CIPR Comments on the new 'Digital Charter'
The CIPR has urged the UK government to consult widely before proceeding with its proposed new Digital Charter, outlined in the Queen’s Speech this morning.
We need an inclusive discussion so the public understands what is at stake and contributes to the debate. Any measures the government takes must also command public support, we argue. We question how far the government’s ideas on limiting encryption are technically workable, and we believe that a focus on taking down seriously damaging material will likely be more effective than extending general surveillance.
In its 2017 manifesto, the Conservative Party pledged to ‘establish a new framework that balances freedom with protection for users…that will make Britain the best place to start and run a digital business; and that we will make Britain the safest place in the world to be online.’
‘Public relations depends on a free press and on the free exchange of views and opinions. A society in which people feel they are being watched all the time, and have to guard their words, is not a society where strong and sustainable relationships can be built between people, or between organisations and their publics. Many people will support the government’s intention to try and tackle cyberbullying, incitement to terror and other undesirable activities online. However there remain legitimate reservations about allowing a government to simply create a permanent state of emergency online by giving itself powers on the internet it does not exercise elsewhere. We don’t have police informers in every pub, and we don’t expect the post office to open our letters.’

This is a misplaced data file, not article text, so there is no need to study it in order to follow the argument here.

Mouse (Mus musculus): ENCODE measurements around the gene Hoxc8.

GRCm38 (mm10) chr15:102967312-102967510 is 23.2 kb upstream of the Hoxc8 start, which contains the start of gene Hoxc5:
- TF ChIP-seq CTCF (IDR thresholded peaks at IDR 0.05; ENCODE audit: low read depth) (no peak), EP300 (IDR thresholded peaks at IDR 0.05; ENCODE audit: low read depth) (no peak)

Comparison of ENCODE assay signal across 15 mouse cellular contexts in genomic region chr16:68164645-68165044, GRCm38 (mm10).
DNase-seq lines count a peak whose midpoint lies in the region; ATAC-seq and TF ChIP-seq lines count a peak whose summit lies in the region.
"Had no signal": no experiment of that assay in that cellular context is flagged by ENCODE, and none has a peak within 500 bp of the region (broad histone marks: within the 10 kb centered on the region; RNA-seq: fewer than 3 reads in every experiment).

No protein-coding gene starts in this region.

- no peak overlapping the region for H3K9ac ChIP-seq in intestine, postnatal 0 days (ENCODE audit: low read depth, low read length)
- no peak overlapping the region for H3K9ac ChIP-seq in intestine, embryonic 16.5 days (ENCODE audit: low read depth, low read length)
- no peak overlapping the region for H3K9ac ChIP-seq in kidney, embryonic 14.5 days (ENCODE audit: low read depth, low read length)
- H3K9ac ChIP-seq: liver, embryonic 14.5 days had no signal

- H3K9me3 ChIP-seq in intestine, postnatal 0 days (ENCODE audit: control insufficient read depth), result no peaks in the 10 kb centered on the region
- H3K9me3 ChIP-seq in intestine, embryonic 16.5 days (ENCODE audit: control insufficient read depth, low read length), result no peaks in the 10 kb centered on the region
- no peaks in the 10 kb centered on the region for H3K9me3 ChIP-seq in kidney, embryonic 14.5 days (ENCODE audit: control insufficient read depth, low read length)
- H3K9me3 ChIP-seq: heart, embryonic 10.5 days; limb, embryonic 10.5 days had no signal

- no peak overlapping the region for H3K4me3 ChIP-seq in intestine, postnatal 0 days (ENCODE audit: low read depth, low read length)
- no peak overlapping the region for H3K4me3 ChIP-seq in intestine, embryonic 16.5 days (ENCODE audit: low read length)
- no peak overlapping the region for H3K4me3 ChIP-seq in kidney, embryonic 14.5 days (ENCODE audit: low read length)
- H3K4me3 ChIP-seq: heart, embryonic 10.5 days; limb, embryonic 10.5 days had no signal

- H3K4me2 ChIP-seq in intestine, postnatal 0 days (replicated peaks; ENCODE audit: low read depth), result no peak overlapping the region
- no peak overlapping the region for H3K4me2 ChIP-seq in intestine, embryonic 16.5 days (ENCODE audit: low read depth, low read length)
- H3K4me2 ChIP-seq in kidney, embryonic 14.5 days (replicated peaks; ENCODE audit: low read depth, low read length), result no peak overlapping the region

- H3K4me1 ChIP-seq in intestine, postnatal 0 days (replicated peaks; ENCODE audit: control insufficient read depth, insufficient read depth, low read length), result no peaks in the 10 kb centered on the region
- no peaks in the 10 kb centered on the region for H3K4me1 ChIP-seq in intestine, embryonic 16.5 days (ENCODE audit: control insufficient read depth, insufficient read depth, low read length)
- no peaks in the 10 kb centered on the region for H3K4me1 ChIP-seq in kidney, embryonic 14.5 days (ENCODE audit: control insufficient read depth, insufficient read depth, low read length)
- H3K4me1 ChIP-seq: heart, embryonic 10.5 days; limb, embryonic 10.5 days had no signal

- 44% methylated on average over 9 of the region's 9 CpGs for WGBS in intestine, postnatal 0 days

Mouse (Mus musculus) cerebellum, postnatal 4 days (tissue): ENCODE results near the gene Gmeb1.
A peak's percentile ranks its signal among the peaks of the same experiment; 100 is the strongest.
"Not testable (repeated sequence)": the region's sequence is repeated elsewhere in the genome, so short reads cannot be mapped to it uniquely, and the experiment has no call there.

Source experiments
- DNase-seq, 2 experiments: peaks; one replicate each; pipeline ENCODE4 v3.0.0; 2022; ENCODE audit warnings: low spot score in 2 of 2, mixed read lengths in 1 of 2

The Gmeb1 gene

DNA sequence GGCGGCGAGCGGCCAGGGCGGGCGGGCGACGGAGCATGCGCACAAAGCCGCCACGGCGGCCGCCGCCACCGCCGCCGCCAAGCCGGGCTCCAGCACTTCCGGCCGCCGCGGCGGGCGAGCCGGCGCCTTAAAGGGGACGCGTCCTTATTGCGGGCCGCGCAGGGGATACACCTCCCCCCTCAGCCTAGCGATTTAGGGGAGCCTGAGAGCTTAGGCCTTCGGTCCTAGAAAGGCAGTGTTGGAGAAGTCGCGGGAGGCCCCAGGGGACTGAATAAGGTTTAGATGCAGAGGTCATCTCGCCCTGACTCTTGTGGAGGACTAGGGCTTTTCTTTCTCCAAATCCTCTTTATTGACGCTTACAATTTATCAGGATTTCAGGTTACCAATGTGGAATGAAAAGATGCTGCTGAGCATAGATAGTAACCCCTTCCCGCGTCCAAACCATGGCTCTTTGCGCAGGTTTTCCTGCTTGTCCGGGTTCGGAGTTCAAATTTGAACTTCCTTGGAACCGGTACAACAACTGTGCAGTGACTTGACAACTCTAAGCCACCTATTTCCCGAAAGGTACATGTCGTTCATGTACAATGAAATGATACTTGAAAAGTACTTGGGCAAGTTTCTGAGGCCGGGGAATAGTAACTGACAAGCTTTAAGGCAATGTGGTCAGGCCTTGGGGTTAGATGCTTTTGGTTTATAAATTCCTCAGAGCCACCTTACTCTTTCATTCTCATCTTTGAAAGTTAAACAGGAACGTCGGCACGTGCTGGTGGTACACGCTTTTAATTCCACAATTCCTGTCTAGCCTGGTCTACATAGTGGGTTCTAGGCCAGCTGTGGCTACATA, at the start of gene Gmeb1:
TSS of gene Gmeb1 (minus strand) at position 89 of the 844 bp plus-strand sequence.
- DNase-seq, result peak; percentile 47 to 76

The CIPR will continue to monitor and comment on proposals for the new Digital Charter as they come forward on the government’s legislative programme.
Notes to editors
About the Chartered Institute of Public Relations (CIPR)Founded in 1948, the Chartered Institute of Public Relations (CIPR) is the Royal Chartered professional body for public relations practitioners in the UK and overseas. The CIPR is the largest membership organisation for PR practitioners outside of North America. By size of turnover and number of individually registered members, we are the leading representative body for the PR profession and industry in Europe.
The CIPR advances professionalism in public relations by making its members accountable to their employers and the public through a code of conduct and searchable public register, setting standards through training, qualifications, awards and the production of best practice and skills guidance, facilitating Continuing Professional Development (CPD), and awarding Chartered Public Relations Practitioner status (Chart.PR).